To examine earnings trends separately from employment trends, we focus on the real earnings of individuals who worked at least 750 hours in the preceding year. Over the period 1990 to 2013, the real earnings of those with lower levels of education have tended to decline, while they have risen for those with at least a bachelor’s degree (as shown in figure 1). Furthermore, men without this degree have fared worse than similarly educated women in terms of earnings trends. This may in part reflect the fact that these women are working more than they did previously, and that men are working less.
For less-educated workers, the earnings story is bleak. The median earnings of men without a high school degree fell by 20 percent between 1990 and 2013, from $31,900 to $25,500. Women without a high school degree fared only marginally better: their median earnings fell by 12 percent, from $19,600 in 1990 to $17,300 in 2013.
Median earnings for men with a high school degree or some college dropped by slightly more than 13 percent, from $47,100 to $40,700. Women with this level of education experienced a slight 3 percent gain, from $28,600 $29,500.
In contrast, both working¬ men and women with a bachelor’s degree saw their earnings rise between 1990 and 2013, though these changes differed along gender lines. Specifically, the median earnings of these working women rose from $41,400 to $47,900, and the median earnings of these men rose from $63,100 to $67,200. The growth in median earnings for women with bachelor’s degrees was more than twice that for men—16 percent versus 7 percent. This difference is likely due to a variety of factors, including a lower initial level of earnings for women relative to men, pressure on employers to reduce the gender wage gap, and women increasing their total number of hours worked.
There were even larger increases in median earnings for those with advanced degrees. Median earnings for these men rose by approximately 13 percent (from $76,800 to $86,600), while median earnings for women with this level of education rose by 21 percent (from $50,400 to $61,100).
Changes at the median mask differences within an education group. For example, earnings at the 25th percentile—the point where one-quarter earn less and three-quarters earn more—were flat over this period among men with a bachelor’s degree. However, earnings at the 75th percentile—where three-quarters earn less and one-quarter earn more—grew by more than 20 percent. Women experienced similar variation in earnings.
These earnings changes reflect that a bachelor’s degree does not come with a particular well-defined wage premium; for any given individual, a variety of factors—including the educational institution attended, the skills acquired, and the major pursued—affect the earnings potential of graduates. Divergent earnings patterns like these are present in each education group, reinforcing the notion that education alone does not determine earnings and that other factors also influence a worker’s earnings. One such factor is the types of occupations available to workers, which we turn to in the next section.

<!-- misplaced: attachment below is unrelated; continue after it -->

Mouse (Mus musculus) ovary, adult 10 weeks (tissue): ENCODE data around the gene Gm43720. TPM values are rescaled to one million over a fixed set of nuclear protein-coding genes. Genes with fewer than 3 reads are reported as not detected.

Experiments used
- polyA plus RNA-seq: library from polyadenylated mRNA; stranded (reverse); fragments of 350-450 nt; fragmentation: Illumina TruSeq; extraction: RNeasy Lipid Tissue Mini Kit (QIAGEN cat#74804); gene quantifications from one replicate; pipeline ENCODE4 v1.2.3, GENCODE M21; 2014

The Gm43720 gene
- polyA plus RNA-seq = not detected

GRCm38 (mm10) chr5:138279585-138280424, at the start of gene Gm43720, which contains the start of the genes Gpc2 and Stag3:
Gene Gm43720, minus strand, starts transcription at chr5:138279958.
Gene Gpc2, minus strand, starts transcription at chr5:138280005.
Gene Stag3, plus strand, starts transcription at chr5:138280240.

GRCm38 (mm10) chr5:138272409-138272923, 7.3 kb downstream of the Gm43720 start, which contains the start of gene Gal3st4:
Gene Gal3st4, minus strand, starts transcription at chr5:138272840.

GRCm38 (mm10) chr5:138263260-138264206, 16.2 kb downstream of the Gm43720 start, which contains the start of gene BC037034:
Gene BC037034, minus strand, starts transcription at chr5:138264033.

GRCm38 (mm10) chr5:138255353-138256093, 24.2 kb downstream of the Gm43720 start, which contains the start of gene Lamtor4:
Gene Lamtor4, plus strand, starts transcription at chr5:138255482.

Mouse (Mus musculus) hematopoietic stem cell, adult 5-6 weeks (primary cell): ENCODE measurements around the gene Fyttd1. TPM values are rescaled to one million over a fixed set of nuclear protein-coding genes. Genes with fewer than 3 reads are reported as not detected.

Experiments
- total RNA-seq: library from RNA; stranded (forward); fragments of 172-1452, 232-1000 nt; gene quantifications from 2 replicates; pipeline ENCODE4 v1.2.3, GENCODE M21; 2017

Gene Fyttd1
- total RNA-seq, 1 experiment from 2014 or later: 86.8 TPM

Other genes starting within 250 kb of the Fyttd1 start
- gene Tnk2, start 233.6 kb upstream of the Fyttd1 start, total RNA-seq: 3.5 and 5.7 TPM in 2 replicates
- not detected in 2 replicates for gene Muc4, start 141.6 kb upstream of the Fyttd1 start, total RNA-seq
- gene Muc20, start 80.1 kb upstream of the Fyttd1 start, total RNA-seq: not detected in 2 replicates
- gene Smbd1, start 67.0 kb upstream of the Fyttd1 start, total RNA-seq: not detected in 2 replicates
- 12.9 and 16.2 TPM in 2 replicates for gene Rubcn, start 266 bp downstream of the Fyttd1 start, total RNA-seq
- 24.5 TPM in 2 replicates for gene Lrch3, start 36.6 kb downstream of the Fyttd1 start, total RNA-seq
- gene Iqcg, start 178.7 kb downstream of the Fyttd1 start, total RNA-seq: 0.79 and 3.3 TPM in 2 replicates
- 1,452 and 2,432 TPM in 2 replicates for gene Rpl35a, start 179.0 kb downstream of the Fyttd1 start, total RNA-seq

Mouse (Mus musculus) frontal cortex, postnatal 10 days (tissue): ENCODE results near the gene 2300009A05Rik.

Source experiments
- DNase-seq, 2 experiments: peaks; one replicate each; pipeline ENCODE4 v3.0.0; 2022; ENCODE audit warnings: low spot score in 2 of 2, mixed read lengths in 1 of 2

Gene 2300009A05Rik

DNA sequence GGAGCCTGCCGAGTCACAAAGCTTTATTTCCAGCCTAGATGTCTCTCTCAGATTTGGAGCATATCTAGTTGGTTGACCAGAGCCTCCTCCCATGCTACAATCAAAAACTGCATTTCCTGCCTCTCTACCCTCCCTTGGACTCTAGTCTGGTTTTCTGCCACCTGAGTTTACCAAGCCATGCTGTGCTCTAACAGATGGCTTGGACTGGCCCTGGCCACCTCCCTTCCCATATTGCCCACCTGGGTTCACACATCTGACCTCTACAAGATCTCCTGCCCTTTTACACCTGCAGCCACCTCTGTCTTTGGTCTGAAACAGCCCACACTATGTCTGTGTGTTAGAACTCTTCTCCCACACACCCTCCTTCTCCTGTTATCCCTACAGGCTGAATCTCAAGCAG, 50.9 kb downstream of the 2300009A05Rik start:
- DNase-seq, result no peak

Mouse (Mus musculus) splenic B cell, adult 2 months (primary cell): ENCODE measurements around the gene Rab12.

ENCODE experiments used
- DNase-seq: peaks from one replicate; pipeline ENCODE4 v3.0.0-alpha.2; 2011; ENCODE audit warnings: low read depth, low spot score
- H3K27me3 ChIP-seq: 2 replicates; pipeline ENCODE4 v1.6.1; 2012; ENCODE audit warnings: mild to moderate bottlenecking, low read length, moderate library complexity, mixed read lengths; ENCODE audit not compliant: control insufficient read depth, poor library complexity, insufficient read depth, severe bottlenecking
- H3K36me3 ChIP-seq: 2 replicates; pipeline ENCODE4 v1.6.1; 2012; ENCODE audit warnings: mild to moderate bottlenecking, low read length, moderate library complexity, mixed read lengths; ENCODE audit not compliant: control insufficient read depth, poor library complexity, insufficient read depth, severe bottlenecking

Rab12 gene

Occupational shifts have accentuated the economic struggles of workers without a bachelor’s degree. The types of jobs previously available in construction or manufacturing are no longer in abundance, forcing some workers with lower levels of education out of employment or into different sectors, particularly the lower-paying service sector.
As discussed in more detail below, median earnings have tended to fall in almost every occupation for less-educated workers and even in certain occupations (e.g., production) for more-educated workers. Yet, the change in the mix of occupations in which men and women work accounts for part of the overall decline in real median earnings. Changes in occupational shares account for one-sixth of the change in earnings for men with a high school degree or some college and one-third of the change in earnings for men without a high school degree.
Occupations of Workers with Less than a High School Degree
Between 1990 and 2013, the share of working-age men without a high school degree working as operators and laborers—traditional, blue-collar, middle-paying jobs such as truck drivers and construction workers—fell from 40 percent to 34 percent (as shown in Figure 2a). The share working in the lower-paying category of food, cleaning, and grounds-keeping (e.g., janitors and cooks) nearly doubled from 11 percent to 21 percent. Among this group of men, median annual earnings in the food, cleaning, and grounds-keeping occupation were only $20,400 in 2013, compared to $25,500 for operators, laborers, and production workers. In addition to more men working in lower-paying occupations, earnings for men without a high school degree have fallen over time within every occupation, with one notable exception—technicians.
Women, too, experienced shifts from higher- to lower-paying occupations (as shown in Figure 2b). The share of women without a high school degree working as operators and laborers (median earnings of $18,300 in 2013) fell by about half, from 30 percent to 17 percent. Meanwhile, the share working in personal care (e.g., nursing aides and hairdressers) jumped from 16 percent to 26 percent and the share in food, cleaning, and grounds-keeping rose from 15 percent to 23 percent. In both of these latter occupations, median annual earnings were exceptionally low in 2013, at just $15,300. The share in office and administration jobs—the third-most common group in 1990, with median annual earnings of $22,400 in 2013—also fell by more than 4 percentage points to become the fifth-most common group.